Used 20D vs D70s

Discussion in 'Digital Photography' started by =?iso-8859-1?q?Martin_S=F8rensen?=, Oct 25, 2006.

  1. I have now hand-tested (how does it feel?) D70s, D50 and 400D. 400D
    feels too small for my hands, and the kit zoom is awful. D70s is my
    favourite, and will see if it gets discounted as sort of stock
    clearance.

    But then I thought, how does it compare to a 2nd hand 20D? In
    particular, what is the size like?

    I am not scared of 2nd hand

    Total price will not differ that much.

    /Martin
    =?iso-8859-1?q?Martin_S=F8rensen?=, Oct 25, 2006
    #1
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  2. =?iso-8859-1?q?Martin_S=F8rensen?=

    tomm42 Guest

    On Oct 25, 6:47 am, "Martin Sørensen" <>
    wrote:
    > I have now hand-tested (how does it feel?) D70s, D50 and 400D. 400D
    > feels too small for my hands, and the kit zoom is awful. D70s is my
    > favourite, and will see if it gets discounted as sort of stock
    > clearance.
    >
    > But then I thought, how does it compare to a 2nd hand 20D? In
    > particular, what is the size like?
    >
    > I am not scared of 2nd hand
    >
    > Total price will not differ that much.
    >
    > /Martin


    Check to see how the camera operates there seem to be Canon people and
    Nikon people addressing ergonomics. The big problem with the D70 is the
    viewfinder, the 20D would be better. What you have to watch out for in
    a used digital is there are a lot of pros using the medium range
    cameras. I'd try to check how many frames have gone through the camera,
    may be as simple as taking a picture and checking the number on the
    card, some cameras you can use and EXIF extractor to get the info. It
    is good to see the camera, to see if it is in good condition. Hopefully
    you can find one that is little used by someone with a megapixel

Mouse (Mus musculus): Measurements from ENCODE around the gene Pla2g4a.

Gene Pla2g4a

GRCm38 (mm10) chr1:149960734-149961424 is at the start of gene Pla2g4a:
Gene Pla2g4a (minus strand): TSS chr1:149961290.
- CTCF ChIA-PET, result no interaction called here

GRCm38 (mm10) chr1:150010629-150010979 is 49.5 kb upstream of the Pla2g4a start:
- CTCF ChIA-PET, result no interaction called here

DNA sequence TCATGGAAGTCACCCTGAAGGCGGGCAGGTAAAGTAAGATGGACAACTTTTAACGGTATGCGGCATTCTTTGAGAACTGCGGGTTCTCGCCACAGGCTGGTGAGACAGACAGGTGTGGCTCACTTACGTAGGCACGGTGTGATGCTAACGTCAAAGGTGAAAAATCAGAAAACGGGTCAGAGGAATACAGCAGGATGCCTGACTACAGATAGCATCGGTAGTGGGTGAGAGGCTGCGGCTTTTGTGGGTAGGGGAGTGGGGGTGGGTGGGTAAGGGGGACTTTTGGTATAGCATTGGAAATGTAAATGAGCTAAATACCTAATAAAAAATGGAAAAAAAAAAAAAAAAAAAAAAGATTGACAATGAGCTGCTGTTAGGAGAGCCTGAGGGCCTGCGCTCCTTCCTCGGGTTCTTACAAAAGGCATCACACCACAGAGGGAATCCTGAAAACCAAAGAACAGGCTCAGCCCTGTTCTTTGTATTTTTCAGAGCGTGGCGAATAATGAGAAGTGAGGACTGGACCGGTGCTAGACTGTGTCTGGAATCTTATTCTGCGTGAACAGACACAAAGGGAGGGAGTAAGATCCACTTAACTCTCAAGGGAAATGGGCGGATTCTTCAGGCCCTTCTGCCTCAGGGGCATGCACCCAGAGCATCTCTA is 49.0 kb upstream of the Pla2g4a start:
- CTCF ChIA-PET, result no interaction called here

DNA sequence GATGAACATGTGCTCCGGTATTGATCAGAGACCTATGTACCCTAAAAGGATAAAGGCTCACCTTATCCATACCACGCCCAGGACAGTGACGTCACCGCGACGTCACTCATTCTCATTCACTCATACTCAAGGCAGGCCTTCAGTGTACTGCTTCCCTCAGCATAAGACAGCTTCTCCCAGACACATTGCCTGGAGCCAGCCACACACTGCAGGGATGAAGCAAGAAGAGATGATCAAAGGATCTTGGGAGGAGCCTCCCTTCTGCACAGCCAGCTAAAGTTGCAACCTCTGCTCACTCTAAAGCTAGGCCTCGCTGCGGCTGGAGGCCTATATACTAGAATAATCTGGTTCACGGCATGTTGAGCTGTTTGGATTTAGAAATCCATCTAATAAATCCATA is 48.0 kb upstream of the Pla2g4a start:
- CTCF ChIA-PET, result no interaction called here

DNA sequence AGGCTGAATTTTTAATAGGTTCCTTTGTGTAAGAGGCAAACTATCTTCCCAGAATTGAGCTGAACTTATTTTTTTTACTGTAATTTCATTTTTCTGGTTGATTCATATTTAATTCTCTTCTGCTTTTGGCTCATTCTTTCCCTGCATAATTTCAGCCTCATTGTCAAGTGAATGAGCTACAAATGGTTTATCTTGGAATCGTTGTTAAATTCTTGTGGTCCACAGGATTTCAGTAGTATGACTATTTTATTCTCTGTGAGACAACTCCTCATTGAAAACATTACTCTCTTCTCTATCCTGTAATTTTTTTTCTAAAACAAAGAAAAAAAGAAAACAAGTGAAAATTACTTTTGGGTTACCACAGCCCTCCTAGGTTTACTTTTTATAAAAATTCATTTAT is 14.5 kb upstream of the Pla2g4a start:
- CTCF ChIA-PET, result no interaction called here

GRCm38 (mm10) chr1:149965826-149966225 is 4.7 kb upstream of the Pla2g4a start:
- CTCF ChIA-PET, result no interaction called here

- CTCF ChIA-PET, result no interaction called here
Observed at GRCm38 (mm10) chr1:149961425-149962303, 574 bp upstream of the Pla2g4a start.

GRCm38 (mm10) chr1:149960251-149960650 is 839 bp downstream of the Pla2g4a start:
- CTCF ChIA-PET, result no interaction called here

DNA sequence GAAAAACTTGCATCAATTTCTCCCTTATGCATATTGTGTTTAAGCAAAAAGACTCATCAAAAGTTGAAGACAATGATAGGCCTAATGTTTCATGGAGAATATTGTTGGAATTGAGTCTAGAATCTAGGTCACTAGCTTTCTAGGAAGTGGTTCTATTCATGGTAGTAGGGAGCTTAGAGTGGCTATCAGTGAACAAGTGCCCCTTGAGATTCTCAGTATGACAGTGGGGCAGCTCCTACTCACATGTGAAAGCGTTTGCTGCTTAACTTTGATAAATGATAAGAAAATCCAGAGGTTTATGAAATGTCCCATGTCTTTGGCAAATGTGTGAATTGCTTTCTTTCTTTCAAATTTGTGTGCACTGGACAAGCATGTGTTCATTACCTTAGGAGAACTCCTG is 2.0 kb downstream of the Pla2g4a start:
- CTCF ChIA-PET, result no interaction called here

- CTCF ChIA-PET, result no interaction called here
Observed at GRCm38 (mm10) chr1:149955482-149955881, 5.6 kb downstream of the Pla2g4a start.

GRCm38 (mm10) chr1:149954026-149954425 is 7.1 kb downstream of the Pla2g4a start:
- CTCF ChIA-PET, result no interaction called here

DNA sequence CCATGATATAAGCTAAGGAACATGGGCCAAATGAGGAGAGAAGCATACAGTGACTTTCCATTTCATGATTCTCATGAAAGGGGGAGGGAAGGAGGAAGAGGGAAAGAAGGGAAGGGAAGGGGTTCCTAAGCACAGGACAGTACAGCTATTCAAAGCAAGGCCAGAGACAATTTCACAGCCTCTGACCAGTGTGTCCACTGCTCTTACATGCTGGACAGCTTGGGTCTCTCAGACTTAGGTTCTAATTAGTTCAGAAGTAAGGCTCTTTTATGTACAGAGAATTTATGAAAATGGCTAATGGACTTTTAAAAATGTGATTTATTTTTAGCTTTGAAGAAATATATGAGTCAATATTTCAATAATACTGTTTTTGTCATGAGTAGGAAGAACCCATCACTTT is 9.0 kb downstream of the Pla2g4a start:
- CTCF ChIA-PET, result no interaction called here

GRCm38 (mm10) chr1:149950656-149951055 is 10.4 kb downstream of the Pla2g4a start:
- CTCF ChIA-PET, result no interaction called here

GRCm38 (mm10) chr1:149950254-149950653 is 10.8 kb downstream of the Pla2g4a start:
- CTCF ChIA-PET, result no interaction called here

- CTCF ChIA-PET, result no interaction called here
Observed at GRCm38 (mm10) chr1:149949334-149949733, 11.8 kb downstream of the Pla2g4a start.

fetish.

    good luck
    Tom
    tomm42, Oct 25, 2006
    #2
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  3. =?iso-8859-1?q?Martin_S=F8rensen?=

    ink Guest

    "tomm42" <> wrote in message
    news:...


    >Nikon people addressing ergonomics. The big problem with the D70 is the
    >viewfinder, the 20D would be better. What you have to watch out for in


    Everything you said was true, Tom - except calling the viewfinder of the D70
    a "big" problem. It's not. It's a viewfinder, it works just fine. Granted,
    it's smaller and less bright than e.g., the D200's, but I wear glasses and I
    have no problems with it whatsoever.

    Cheers,
    ink
    ink, Oct 25, 2006
    #3
  4. =?iso-8859-1?q?Martin_S=F8rensen?=

    Ed Ruf Guest

    On Wed, 25 Oct 2006 17:00:49 +0200, in rec.photo.digital "ink"
    <> wrote:
    >Everything you said was true, Tom - except calling the viewfinder of the D70
    >a "big" problem. It's not. It's a viewfinder, it works just fine. Granted,
    >it's smaller and less bright than e.g., the D200's, but I wear glasses and I
    >have no problems with it whatsoever.


    Having both a D70 and D200, I miss the additional info provided in the
    D200's vf when using the D70.
    -
    Ed Ruf ()
    http://edwardgruf.com/Digital_Photography/General/index.html
    Ed Ruf, Oct 25, 2006
    #4
  5. =?iso-8859-1?q?Martin_S=F8rensen?=

    tomm42 Guest

    On Oct 25, 11:00 am, "ink" <> wrote:
    > "tomm42" <> wrote in messagenews:...
    >
    > >Nikon people addressing ergonomics. The big problem with the D70 is the
    > >viewfinder, the 20D would be better. What you have to watch out for inEverything you said was true, Tom - except calling the viewfinder of the D70

    > a "big" problem. It's not. It's a viewfinder, it works just fine. Granted,
    > it's smaller and less bright than e.g., the D200's, but I wear glasses and I
    > have no problems with it whatsoever.
    >
    > Cheers,
    > ink


    I use both cameras and shoot a lot of 1:1 macro, to me the dimness of
    the D70 find is a big problem. I do wear glasses, the D200 has a much
    brighter and easier to focus finder. The D70 is a popular camera so
    there are probably more folks that it doesn't bother than ones it does,
    but I just thought I would let the OP knows that the viewfinder could
    be a question. The D200 viewfinder is better than the 20D's too, but
    not by as much.

    Tom
    tomm42, Oct 25, 2006
    #5
  6. =?iso-8859-1?q?Martin_S=F8rensen?=

    Bill Crocker Guest

    "Martin Sørensen" <> wrote in message
    news:...
    >I have now hand-tested (how does it feel?) D70s, D50 and 400D. 400D
    > feels too small for my hands, and the kit zoom is awful. D70s is my
    > favourite, and will see if it gets discounted as sort of stock
    > clearance.
    >
    > But then I thought, how does it compare to a 2nd hand 20D? In
    > particular, what is the size like?
    >
    > I am not scared of 2nd hand